Reflection for the Vigil of Palm Sunday 2014
12 April 2014
by Judith Sutera, OSB
Readings: Zechariah 9:9-17, Matthew 21:1-11
Everybody loves a parade. When Jesus rode into Jerusalem, he and his entourage attracted quite a crowd. Some had been following him for a long time. Some had just heard about him and wanted to see him for themselves. Some were hoping for attention to their needs. Some heard all the fuss and just happened to be there. Some were even detractors and enemies who watched with disdain and awaited their chance to discredit him and be rid of him. He rode right into the middle of all of them.
Once, while waiting for a big parade to begin, I thought about the fact that faith is kind of like a parade. The streets are filled with all kinds of people who have been drawn to the same spot because they heard that something very special was going to happen there. They don't know exactly what it will look like or what they will experience, but they come because they want to participate in it. They are diverse and each has a different life and memories and reasons, but they are drawn together by the promise of something very special. Even as they are all talking or doing other things while they wait, there is an air of expectancy. Although they have seen nothing, they have been told by reliable sources that the parade will happen. They are told that it will approach from a certain direction and so they line up, looking often in that exact direction, believing that what they have been told is true and that, sooner or later, they will see something.
It begins slowly with the faintest sound. They feel the anticipation inside and they sense the excitement of others around them. They move farther into the street and strain their eyes to be the first to glimpse something emerging around the corner. Their hearts race as what they had awaited comes nearer, takes shape, and finally fills their senses when it is right before their eyes.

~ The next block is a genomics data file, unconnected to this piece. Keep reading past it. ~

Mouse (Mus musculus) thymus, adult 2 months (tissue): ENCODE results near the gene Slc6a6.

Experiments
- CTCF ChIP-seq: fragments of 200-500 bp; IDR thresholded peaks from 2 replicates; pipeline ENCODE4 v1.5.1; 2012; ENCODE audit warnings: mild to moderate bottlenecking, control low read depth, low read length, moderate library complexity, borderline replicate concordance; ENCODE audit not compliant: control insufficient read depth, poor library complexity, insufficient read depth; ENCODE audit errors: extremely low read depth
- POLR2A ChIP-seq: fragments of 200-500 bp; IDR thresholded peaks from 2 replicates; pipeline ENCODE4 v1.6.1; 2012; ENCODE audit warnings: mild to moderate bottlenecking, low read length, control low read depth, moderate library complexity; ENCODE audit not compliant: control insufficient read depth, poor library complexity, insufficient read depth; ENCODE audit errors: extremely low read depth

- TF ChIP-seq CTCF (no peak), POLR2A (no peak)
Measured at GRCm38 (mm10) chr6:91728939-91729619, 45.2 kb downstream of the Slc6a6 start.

But the spiritual parade we await in our lives of faith is not like Macy's on Thanksgiving. Zechariah describes a very different king approaching. Jesus had no booming brass bands or colorful floats. Even the kings and queens of small town parades perch on shiny convertibles. But Jesus came on the most humble beast of burden. Nevertheless, this was a parade of the greatest impact. The readings of the past few weeks have been full of threats to Jesus. People are trying to entrap him into incriminating himself, accusing him of collusion with the devil, belittling him, and even attempting to stone him. Rather than laying low and staying away from controversy, what does he do? He climbs on a donkey and heads straight for the gates of the city with a clamoring crowd praising him all the way. This takes guts. It's an in-your-face readiness to take what comes.
In his defiance, he sets the stage for his next appearance, when some people will again line the streets to watch him pass, this time ending his walk on the cross at Calvary. But all those who declared him king, and were devastated by watching this second procession, were unaware that he would walk again, even more boldly, into Jerusalem in the days that followed and they would know that their acclamation of Jesus as king and chosen one was more true than they ever could have imagined.
As we move into Holy Week, let us cheer for the brave sacrifice that was made for us. As the poor threw down their most important possession, their cloaks, let us fling onto the road at Jesus' feet the things to which we cling that hamper our relationship with God and others. Let us exuberantly shout our love and wave the branches of our sacrifices and our virtuous acts of this Lent. Let us keep looking eagerly up the road as we wait with faith for the parade that will eventually arrive for each of us.